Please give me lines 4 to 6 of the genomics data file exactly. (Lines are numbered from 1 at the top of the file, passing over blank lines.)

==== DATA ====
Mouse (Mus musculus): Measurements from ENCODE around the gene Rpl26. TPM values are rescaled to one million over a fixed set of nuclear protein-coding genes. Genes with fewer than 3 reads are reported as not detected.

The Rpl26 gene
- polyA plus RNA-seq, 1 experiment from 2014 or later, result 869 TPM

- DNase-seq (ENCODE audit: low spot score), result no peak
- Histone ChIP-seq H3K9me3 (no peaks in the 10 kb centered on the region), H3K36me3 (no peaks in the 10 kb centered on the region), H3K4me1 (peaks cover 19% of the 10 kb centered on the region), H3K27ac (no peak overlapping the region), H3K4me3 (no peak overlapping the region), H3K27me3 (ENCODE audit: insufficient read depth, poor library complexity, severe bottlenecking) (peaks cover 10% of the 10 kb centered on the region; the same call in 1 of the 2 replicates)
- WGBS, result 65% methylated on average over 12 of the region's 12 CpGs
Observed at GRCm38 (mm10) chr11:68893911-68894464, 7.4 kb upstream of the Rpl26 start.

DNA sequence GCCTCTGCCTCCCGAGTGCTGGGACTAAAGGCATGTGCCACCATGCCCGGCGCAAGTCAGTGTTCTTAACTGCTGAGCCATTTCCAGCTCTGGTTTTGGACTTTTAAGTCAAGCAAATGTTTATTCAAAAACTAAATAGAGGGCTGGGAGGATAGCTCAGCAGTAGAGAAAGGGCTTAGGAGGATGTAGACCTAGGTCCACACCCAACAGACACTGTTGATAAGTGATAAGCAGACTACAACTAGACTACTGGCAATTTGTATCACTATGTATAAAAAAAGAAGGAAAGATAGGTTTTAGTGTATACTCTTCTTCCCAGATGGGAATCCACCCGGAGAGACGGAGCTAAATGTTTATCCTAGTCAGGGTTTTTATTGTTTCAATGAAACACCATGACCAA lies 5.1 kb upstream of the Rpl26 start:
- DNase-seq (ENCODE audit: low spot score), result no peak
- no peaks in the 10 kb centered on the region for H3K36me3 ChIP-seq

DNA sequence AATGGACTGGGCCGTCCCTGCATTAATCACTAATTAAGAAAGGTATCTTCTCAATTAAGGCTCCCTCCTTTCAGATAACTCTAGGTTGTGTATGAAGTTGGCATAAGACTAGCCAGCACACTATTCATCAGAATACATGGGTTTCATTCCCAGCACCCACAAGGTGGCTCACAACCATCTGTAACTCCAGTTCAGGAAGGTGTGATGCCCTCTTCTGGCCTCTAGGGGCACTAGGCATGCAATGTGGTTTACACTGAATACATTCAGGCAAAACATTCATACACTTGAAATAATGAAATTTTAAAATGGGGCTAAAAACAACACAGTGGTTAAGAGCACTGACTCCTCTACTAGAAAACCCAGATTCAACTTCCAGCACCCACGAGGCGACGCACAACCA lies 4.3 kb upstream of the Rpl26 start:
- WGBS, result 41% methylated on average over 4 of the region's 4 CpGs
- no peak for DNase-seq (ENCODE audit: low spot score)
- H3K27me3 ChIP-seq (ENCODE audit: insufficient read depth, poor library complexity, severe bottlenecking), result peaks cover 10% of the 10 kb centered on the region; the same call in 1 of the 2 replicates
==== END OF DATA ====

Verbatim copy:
- DNase-seq (ENCODE audit: low spot score), result no peak
- Histone ChIP-seq H3K9me3 (no peaks in the 10 kb centered on the region), H3K36me3 (no peaks in the 10 kb centered on the region), H3K4me1 (peaks cover 19% of the 10 kb centered on the region), H3K27ac (no peak overlapping the region), H3K4me3 (no peak overlapping the region), H3K27me3 (ENCODE audit: insufficient read depth, poor library complexity, severe bottlenecking) (peaks cover 10% of the 10 kb centered on the region; the same call in 1 of the 2 replicates)
- WGBS, result 65% methylated on average over 12 of the region's 12 CpGs